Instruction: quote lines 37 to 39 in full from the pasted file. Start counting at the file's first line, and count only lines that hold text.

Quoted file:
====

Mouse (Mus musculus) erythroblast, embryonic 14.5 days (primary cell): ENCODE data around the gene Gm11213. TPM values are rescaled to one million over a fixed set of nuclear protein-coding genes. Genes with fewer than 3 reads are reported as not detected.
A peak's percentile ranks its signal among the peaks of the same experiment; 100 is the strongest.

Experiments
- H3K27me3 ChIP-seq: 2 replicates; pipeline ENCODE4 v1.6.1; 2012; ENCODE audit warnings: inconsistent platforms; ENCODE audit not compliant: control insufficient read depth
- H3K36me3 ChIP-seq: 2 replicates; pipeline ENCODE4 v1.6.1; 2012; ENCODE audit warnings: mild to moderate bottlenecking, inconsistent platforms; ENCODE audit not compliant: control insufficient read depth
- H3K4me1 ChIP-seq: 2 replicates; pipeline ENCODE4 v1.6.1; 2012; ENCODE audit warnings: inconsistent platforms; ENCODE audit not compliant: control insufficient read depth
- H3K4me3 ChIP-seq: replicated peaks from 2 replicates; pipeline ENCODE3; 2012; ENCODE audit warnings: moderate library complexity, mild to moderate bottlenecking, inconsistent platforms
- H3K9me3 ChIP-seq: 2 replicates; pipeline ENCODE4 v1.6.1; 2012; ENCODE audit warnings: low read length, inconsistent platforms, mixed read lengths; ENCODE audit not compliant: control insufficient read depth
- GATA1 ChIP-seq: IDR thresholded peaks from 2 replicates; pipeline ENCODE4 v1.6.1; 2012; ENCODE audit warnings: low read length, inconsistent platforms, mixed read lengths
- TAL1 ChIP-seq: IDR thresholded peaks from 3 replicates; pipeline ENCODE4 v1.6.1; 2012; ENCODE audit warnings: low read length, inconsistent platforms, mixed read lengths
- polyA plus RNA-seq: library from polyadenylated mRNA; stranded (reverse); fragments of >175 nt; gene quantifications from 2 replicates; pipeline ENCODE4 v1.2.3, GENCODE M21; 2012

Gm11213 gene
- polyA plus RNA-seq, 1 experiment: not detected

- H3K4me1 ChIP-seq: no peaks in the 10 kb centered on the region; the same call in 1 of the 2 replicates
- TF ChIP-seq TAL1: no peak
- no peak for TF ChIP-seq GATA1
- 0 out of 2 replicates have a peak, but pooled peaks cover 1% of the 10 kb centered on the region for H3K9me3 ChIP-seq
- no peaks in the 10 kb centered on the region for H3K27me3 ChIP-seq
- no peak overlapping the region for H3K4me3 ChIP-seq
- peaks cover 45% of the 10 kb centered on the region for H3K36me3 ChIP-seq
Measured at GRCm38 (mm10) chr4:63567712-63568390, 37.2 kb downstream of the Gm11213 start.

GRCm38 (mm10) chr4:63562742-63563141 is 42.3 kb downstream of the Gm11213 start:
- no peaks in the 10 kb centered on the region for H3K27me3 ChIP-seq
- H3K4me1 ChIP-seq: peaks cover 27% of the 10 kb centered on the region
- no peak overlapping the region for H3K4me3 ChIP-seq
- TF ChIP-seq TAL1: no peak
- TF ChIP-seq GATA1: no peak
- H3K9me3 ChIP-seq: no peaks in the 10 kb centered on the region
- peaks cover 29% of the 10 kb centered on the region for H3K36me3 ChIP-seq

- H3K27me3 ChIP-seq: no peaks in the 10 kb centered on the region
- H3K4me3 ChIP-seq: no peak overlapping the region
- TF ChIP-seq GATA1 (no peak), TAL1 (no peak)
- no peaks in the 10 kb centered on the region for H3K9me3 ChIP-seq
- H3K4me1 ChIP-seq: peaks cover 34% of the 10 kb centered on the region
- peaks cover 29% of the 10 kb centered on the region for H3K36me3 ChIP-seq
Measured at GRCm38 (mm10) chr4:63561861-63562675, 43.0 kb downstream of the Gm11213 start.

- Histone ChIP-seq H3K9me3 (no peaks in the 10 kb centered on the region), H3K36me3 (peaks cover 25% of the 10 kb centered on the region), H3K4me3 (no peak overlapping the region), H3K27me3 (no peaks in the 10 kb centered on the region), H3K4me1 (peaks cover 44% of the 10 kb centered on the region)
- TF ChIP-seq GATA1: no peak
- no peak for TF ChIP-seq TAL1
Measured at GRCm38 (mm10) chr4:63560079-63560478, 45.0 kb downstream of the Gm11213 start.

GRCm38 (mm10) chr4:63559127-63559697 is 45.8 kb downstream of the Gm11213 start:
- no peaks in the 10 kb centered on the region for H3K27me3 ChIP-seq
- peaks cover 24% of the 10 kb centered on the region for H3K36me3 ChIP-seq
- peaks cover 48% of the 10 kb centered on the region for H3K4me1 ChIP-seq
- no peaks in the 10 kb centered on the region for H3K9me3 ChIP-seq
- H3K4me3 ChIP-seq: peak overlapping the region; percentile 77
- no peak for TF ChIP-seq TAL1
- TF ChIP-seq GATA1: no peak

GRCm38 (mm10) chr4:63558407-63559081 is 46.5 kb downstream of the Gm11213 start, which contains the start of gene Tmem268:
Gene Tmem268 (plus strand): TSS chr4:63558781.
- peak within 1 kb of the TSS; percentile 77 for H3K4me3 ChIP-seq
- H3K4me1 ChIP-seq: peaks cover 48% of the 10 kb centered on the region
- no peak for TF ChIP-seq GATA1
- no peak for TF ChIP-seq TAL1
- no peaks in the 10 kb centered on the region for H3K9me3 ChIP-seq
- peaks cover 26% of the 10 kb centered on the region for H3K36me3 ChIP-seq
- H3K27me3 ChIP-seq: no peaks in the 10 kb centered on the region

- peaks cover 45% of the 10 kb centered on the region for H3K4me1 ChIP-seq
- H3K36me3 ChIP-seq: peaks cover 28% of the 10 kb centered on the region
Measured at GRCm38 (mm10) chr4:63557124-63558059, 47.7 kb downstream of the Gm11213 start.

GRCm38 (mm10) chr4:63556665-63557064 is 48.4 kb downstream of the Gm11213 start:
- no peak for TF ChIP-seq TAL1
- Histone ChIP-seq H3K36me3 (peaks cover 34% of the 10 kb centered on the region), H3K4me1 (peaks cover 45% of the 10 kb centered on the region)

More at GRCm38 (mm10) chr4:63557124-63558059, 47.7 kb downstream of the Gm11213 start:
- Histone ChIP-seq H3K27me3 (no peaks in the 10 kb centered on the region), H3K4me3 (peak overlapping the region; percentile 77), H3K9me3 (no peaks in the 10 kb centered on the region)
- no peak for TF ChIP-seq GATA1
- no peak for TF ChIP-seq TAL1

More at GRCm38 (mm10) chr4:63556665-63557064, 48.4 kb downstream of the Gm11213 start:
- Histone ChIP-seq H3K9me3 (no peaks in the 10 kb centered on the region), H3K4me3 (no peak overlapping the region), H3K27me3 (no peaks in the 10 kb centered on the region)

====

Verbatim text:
- Histone ChIP-seq H3K9me3 (no peaks in the 10 kb centered on the region), H3K36me3 (peaks cover 25% of the 10 kb centered on the region), H3K4me3 (no peak overlapping the region), H3K27me3 (no peaks in the 10 kb centered on the region), H3K4me1 (peaks cover 44% of the 10 kb centered on the region)
- TF ChIP-seq GATA1: no peak
- no peak for TF ChIP-seq TAL1